Treaty of 1868
The treaty established the Great Sioux Reservation, covering the territory of West River, west of the Missouri River in present-day Nebraska (which had been admitted as a state in 1867), and including parts of South Dakota. Uneasy relations between the expanding United States and the natives continued. In 1870, Red Cloud visited Washington D.C., and met with Commissioner of Indian Affairs Ely S. Parker (a Seneca and U.S. Army General) and President Ulysses S. Grant.
In 1871, the government established the Red Cloud Agency on the Platte River, downstream from Fort Laramie. As outlined in the Treaty of 1868, the agency staff were responsible for issuing weekly rations to the Oglala, as well as providing the annually distributed supply of cash and annuity goods. The agent and Washington officials would determine how much of the annuity was to be paid in cash or goods, and sometimes the supplies were late, in poor condition, inadequate in amount, or never arrived at all. Red Cloud took his band to the agency (a predecessor of the Indian reservation) and tried to help them in the transition to a different way of life. In the fall of 1873, the agency was removed to the upper White River in northwestern Nebraska.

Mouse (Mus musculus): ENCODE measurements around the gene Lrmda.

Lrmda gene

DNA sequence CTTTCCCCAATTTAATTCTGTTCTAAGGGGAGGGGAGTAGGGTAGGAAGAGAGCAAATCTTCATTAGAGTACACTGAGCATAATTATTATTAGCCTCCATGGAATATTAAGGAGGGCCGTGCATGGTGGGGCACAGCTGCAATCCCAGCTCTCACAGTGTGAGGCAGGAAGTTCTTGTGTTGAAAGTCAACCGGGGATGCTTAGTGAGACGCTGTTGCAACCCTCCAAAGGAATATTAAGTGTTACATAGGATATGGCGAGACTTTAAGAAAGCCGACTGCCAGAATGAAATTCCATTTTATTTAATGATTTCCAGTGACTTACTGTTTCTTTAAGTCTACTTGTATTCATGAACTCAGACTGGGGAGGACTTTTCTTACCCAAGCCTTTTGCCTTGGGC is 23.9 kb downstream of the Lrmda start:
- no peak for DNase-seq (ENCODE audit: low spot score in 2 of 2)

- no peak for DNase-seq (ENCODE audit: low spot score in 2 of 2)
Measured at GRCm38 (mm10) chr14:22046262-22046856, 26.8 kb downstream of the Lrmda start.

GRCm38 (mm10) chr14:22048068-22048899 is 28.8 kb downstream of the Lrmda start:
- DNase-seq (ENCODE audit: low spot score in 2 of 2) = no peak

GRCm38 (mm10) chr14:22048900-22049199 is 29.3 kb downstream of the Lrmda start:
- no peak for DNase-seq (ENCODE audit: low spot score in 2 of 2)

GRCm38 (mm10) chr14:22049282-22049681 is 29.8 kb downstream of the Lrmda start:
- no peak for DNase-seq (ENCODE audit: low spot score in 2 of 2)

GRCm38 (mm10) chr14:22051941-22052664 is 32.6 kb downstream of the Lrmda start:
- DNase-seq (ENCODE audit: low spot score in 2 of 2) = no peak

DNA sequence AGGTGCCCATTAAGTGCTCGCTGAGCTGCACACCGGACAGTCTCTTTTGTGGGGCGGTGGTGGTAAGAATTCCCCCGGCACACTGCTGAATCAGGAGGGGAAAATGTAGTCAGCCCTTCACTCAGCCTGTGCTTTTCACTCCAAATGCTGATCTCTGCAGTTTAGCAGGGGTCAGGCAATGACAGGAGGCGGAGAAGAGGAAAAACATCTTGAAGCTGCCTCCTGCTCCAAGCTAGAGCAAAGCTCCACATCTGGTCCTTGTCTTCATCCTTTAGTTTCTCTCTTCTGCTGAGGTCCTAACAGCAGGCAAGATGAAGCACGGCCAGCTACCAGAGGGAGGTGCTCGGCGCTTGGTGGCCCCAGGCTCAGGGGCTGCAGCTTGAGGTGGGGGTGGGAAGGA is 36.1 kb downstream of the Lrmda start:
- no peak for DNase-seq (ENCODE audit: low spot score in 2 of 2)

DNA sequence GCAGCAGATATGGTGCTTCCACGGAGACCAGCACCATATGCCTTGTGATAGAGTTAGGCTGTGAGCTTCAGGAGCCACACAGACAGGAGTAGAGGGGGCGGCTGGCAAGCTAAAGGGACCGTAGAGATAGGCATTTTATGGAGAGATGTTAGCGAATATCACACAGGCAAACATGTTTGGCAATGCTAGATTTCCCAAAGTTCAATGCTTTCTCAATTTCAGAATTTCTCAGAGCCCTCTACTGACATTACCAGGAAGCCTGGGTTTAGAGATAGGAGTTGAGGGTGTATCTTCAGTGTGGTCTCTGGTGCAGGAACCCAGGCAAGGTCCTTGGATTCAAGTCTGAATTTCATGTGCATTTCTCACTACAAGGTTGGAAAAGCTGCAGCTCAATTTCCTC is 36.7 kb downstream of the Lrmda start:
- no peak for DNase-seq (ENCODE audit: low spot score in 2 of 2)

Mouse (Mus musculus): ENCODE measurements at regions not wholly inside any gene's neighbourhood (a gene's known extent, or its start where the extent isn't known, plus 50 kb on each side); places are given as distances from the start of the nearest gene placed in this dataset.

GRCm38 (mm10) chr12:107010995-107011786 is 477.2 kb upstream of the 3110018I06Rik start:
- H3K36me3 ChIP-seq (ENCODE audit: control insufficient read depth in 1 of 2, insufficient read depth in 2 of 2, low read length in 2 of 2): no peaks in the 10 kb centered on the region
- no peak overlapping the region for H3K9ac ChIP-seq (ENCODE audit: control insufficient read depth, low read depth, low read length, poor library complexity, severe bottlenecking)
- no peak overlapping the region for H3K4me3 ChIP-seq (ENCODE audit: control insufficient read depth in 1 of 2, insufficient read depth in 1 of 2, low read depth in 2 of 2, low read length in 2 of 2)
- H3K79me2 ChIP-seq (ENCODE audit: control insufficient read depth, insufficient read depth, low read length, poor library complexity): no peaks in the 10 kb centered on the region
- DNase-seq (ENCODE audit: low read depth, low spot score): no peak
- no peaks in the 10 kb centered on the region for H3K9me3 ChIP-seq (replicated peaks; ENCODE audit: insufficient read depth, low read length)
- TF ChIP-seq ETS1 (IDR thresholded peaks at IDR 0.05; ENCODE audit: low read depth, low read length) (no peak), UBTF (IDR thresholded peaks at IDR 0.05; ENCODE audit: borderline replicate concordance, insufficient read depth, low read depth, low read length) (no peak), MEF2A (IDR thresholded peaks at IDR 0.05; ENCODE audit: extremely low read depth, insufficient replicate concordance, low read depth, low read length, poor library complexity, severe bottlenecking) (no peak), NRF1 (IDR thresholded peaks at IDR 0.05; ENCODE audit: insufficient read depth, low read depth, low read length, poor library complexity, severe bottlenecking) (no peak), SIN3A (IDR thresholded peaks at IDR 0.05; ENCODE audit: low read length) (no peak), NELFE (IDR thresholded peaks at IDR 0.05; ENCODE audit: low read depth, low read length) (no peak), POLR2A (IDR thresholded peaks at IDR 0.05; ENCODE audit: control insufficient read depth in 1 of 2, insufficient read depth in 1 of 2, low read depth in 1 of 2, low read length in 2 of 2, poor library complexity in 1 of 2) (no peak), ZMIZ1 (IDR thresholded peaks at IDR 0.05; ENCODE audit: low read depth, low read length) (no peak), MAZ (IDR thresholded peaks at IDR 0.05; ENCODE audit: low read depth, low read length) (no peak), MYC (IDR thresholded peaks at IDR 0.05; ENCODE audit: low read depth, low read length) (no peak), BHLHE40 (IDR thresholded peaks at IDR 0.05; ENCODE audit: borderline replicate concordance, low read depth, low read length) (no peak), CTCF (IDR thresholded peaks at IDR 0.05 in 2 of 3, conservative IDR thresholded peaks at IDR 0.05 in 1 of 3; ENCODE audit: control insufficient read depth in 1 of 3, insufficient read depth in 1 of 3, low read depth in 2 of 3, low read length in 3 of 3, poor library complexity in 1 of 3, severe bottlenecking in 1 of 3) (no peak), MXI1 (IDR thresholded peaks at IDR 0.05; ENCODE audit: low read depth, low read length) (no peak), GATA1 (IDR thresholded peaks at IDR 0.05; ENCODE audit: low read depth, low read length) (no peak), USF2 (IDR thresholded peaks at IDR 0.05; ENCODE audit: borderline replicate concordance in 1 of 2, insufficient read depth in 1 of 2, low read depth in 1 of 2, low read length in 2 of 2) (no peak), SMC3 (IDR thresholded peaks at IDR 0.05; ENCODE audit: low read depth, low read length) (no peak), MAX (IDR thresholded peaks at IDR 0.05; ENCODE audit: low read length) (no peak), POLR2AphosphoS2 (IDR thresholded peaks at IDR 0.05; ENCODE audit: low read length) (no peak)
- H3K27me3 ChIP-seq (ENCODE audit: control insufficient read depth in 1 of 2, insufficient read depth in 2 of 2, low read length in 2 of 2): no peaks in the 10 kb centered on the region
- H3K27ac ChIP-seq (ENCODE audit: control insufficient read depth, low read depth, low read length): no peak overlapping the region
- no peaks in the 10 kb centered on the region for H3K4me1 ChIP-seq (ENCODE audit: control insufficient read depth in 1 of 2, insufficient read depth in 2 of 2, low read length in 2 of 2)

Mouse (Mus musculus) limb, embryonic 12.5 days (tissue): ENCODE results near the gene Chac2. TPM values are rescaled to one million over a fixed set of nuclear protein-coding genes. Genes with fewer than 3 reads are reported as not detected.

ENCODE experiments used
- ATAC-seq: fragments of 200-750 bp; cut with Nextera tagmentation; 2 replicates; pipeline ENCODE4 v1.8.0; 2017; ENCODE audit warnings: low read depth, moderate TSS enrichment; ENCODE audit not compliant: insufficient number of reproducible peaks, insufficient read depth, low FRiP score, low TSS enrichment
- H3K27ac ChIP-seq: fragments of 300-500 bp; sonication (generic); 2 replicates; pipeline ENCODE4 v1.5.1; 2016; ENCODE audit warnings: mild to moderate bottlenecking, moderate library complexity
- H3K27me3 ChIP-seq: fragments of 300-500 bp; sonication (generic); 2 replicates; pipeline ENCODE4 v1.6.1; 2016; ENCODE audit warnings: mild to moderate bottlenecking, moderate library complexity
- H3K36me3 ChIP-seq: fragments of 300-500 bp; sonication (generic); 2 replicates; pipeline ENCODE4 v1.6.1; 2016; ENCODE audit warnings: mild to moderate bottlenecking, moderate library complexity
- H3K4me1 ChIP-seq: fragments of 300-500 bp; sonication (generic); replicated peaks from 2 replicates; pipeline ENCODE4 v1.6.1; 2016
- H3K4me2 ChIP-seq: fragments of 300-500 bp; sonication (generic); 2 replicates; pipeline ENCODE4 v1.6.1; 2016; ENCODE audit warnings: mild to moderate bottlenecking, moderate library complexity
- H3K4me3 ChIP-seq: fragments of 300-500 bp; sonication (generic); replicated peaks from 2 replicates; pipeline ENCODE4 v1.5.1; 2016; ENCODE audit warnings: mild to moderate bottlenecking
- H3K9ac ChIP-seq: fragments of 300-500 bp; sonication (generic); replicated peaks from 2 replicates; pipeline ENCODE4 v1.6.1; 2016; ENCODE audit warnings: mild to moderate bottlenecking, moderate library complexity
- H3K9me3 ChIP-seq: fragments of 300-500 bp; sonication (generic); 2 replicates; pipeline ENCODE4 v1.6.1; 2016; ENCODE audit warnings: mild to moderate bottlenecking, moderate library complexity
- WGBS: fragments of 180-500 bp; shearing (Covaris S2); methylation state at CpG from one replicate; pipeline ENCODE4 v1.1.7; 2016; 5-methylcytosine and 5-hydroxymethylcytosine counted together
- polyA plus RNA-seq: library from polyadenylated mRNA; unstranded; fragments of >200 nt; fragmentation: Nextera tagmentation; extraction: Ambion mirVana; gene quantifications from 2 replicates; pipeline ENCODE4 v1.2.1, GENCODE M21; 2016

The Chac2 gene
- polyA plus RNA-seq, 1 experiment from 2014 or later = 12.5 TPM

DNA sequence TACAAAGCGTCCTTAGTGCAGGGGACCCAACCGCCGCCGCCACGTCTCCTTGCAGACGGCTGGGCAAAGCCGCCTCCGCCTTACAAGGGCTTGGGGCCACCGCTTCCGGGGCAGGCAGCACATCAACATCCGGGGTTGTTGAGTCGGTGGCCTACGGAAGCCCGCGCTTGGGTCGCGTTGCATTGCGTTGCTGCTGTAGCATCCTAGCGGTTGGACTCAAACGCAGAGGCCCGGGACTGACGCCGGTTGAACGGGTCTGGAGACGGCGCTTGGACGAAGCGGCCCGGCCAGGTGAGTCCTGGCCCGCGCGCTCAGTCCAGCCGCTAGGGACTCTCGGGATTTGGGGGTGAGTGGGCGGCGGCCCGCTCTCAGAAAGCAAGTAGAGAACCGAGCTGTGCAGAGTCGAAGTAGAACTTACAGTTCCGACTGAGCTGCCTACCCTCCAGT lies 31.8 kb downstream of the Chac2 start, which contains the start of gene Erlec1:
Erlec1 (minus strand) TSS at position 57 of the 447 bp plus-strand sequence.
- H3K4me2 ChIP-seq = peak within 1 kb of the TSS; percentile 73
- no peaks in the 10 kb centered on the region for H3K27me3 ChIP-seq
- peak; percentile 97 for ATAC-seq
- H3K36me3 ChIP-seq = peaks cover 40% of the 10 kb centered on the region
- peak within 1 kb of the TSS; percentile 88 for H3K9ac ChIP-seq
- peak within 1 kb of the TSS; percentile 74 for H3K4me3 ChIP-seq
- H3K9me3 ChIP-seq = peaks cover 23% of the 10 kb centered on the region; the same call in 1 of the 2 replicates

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Famous quotes containing the word treaty:
“It is accordance with our determination to refrain from aggression and build up a sentiment and practice among nations more favorable to peace ... that we have incurred the consent of fourteen important nations to the negotiation of a treaty condemning recourse to war, renouncing it as an instrument of national policy.”
—Calvin Coolidge (18721933)